Paolo Poma has been managing director and CFO of Automobili Lamborghini since 2017. An engineer by training, he received an MBA from SDA Bocconi in Milan and then worked for consultant McKinsey & Co, moving on to become director of planning and M&A for motorbike maker Ducati. He then joined steel giant Tenaris in Buenos Aires, becoming CFO in 2011. The following year, after Volkswagen took control of Ducati, Poma was appointed CFO of the VW group in Italy, before moving to Lamborghini, which is also controlled by the German group.
Global Finance: You have an unusual background for a CFO.
Paolo Poma: I am not a normal CFO; I’m an engineer [by training]. I’m not an accountant, I have not worked in the Big Four, and I did not come from auditing. Instead, I come from the business [side], which I thought is where to first understand the business. My approach is always as business partner first; we pay our salaries by selling cars. I then went to controlling, and I started to cope with financial capital markets at Ducati, which is listed both in New York and Milan. That gave me a 360-degree view from inside of the business, the company and the controlling department, and from outside the company of the capital markets.
GF: What keeps you up at night? What are the biggest concerns of someone in your position?
Poma: First is being able to leverage new technologies; we are in a fast-changing world, especially in our industry, and technologies are revealing opportunities as well as risk. Developing our capabilities to leverage new technologies to create new use cases and improve our business will be crucial for the future of the industry, not just for [Lamborghini].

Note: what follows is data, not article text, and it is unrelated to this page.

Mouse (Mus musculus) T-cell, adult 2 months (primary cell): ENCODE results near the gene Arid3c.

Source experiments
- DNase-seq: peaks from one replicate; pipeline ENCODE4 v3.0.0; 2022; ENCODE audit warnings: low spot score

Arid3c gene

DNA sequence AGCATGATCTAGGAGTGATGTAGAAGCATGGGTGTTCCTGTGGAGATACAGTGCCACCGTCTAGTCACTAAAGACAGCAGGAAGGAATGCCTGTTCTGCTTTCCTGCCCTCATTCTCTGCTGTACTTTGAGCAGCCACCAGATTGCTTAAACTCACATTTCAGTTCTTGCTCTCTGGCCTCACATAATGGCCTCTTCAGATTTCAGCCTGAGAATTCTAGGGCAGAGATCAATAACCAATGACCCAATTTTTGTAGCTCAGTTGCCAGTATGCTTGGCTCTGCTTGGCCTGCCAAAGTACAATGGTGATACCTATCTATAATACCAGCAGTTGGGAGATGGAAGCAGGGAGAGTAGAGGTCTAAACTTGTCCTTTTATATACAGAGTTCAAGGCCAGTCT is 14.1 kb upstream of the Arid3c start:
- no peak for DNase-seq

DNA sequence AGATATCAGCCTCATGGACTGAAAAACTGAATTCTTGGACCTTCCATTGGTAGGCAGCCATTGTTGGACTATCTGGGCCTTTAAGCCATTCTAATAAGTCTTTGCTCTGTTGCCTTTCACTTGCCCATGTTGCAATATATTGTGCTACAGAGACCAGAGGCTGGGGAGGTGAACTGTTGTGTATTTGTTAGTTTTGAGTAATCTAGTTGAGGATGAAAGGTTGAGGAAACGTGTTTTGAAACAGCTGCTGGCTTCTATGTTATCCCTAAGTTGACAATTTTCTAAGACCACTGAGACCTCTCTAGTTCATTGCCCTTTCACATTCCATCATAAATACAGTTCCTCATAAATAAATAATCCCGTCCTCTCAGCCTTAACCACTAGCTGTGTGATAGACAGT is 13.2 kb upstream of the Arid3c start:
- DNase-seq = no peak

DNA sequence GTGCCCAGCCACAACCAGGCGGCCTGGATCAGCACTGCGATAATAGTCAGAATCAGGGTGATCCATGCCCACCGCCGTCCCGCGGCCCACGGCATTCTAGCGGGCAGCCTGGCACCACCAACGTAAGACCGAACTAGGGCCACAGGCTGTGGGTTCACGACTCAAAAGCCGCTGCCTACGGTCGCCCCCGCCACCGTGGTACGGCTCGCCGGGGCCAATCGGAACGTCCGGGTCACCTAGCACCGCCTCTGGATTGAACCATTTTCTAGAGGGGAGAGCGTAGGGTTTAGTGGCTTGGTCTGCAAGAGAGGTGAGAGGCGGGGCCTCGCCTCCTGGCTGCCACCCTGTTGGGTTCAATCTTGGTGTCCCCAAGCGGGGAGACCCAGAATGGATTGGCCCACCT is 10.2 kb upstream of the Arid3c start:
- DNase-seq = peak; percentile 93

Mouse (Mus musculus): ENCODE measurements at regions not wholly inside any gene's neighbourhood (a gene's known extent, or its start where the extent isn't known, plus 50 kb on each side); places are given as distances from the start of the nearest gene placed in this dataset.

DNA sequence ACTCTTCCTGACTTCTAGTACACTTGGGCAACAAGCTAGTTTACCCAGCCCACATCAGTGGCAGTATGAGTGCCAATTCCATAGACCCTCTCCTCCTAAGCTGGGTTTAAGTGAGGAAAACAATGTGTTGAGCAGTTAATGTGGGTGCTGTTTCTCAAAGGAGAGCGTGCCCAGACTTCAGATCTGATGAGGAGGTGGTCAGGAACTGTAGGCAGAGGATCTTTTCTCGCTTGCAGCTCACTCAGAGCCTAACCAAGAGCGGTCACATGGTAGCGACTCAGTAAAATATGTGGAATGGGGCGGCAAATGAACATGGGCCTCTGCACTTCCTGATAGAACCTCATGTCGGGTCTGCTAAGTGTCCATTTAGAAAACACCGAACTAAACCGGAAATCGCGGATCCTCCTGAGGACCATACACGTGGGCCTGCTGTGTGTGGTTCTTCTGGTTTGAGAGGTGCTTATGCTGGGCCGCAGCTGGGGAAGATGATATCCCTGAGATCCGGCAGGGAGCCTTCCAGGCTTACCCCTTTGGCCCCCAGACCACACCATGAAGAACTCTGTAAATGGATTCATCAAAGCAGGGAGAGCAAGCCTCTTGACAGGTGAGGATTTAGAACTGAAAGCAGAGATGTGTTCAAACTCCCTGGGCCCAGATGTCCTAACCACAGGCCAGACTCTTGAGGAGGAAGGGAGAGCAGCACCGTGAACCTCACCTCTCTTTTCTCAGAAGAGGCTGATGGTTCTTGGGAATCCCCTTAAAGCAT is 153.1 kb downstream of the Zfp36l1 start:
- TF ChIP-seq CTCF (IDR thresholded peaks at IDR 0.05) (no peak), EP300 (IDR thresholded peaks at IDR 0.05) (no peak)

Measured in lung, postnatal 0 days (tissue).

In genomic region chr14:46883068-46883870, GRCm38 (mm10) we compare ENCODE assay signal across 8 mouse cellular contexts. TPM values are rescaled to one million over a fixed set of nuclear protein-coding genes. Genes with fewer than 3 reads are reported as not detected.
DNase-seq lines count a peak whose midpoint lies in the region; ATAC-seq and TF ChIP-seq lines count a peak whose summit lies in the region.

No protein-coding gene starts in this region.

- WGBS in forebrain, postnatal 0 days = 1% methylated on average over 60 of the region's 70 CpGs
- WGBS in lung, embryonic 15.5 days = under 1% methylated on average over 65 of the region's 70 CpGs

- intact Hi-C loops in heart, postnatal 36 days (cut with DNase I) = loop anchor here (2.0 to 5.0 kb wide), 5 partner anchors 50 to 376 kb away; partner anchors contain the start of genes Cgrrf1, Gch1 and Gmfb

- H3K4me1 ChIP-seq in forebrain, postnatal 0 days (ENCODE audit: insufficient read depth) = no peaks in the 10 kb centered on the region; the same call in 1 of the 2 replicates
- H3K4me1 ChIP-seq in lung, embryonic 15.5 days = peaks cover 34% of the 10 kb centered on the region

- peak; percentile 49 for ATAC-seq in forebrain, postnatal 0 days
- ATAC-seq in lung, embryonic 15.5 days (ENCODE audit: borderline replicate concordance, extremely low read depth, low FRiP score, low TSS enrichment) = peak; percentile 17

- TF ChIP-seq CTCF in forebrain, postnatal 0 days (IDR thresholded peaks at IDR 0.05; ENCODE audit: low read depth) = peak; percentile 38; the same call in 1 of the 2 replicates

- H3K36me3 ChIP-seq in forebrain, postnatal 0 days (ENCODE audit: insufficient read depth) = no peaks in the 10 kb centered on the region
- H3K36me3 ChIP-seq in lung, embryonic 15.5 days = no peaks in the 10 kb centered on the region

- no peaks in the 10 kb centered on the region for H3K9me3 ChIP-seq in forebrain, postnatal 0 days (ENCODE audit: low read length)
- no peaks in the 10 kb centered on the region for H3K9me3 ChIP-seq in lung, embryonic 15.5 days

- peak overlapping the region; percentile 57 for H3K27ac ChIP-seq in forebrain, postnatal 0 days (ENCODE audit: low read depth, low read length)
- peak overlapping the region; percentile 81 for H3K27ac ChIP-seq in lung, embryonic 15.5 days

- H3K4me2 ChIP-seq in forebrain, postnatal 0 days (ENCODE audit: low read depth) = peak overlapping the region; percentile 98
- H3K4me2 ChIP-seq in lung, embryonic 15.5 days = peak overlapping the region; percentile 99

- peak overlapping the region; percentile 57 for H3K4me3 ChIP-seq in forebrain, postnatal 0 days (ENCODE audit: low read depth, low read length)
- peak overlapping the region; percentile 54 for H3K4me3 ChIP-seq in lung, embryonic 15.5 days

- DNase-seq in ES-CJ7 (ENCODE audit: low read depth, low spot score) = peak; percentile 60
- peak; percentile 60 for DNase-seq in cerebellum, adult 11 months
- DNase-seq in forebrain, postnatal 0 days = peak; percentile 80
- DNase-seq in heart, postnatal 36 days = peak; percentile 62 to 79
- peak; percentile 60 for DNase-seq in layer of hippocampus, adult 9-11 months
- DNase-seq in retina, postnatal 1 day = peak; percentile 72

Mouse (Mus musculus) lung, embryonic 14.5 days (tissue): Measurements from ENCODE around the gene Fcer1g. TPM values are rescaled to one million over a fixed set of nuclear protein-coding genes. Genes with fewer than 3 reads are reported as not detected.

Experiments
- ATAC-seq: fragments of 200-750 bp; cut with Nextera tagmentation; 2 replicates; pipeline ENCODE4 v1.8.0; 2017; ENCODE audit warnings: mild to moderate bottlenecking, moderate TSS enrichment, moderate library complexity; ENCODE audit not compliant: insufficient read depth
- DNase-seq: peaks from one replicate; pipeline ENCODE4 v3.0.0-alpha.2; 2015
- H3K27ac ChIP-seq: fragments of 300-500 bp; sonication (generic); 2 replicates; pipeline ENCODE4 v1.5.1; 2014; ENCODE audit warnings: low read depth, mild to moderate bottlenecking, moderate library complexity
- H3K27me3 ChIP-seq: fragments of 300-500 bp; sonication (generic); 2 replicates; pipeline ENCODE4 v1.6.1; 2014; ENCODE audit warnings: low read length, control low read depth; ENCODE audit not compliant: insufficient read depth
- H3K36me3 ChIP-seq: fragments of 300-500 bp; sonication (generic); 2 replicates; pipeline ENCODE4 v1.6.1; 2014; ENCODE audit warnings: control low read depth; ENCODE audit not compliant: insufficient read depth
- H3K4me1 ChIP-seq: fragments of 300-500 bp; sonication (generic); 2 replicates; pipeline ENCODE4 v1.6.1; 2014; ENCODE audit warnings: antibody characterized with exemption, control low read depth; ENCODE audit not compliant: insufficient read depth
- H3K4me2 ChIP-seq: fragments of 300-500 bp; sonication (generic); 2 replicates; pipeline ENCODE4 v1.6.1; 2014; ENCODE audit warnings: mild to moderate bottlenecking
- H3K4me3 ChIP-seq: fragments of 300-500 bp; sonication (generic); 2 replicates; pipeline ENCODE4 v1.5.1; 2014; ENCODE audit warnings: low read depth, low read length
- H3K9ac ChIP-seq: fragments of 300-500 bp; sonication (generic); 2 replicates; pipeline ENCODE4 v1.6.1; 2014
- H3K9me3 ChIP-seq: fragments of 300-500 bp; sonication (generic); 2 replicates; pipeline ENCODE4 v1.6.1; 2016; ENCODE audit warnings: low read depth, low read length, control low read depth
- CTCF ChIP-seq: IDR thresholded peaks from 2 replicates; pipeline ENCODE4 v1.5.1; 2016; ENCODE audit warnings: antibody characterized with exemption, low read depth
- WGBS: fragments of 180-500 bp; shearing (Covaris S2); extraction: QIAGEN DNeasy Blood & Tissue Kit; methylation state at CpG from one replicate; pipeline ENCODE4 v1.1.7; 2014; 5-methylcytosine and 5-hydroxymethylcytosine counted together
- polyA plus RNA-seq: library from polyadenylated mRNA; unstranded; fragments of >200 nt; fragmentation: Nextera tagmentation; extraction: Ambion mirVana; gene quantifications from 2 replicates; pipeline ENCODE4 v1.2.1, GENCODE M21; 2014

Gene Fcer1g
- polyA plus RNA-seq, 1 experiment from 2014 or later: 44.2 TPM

For example, we are collecting data; data will be crucial for the future, and we own the data. And now we are in the process of creating use cases to deliver [better] performance, [since] data by itself [does not do so]. If we leverage artificial intelligence, we develop new systems.
GF: You’re talking mostly about the product side, but there are new technologies aimed at helping CFOs as well.
Poma: Taking into consideration that I’m responsible for IT as well, there is a broader concept of finance that also includes IT and legal. But I think what is most important is understanding what is going to impact the business and support resource allocation: whether it is worth it or not, whether we believe that these technologies will be successful. Allocation of resources is a big challenge, and, I would say, will be even more so in the future.
GF: “Legal” implies some kind of role supervising lawyers. How important is this aspect of your job?
Poma: I am not a lawyer, but I like legal topics, so I go into details because I always like to find a good compromise between being too aggressive and being too reluctant. Also, understanding legalese, in my opinion, is important in order to take the right decision. Especially with a brand like ours, it’s very important to protect the brand. The more awareness there is of the brand, then the more we deal with legal issues around the world.
GF: You are in charge; when do you seek outside experts?
Poma: We leverage external consultants, especially in a very tricky market like the US, but I also like to have discussions with the lawyers to understand better how they deal with the legal cases, how they behave with a counterpart. Because at the end, we have to make the decision. Delegation is important, but so is understanding what you delegate. Otherwise, sooner or later, you will run into problems.